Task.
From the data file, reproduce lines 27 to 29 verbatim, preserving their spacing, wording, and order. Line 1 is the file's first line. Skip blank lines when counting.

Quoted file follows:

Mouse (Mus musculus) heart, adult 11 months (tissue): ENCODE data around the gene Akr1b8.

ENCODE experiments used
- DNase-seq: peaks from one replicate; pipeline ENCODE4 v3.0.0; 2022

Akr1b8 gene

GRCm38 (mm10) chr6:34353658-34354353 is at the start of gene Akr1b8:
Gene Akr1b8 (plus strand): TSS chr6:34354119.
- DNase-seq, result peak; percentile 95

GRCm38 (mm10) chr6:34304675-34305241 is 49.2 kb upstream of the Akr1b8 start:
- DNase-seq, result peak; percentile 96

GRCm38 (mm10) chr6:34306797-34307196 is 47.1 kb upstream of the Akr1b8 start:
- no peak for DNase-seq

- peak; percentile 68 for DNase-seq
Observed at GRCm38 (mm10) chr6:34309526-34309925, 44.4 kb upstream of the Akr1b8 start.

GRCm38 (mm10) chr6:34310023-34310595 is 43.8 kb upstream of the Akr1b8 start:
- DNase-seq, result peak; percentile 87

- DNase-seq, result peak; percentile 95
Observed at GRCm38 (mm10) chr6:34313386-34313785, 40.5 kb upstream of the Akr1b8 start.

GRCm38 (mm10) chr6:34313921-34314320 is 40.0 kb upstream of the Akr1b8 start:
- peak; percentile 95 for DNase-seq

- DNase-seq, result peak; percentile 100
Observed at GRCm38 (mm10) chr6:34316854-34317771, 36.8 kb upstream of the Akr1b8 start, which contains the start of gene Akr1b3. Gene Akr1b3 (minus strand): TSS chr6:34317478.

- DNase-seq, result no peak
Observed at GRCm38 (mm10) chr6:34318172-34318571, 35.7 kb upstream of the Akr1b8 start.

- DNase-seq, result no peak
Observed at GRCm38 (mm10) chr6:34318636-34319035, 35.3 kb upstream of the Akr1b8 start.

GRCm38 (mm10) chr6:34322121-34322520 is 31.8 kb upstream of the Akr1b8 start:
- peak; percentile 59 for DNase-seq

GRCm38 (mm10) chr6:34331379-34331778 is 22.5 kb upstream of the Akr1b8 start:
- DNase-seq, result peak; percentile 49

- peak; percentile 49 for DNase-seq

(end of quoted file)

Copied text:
- peak; percentile 59 for DNase-seq

GRCm38 (mm10) chr6:34331379-34331778 is 22.5 kb upstream of the Akr1b8 start:
- DNase-seq, result peak; percentile 49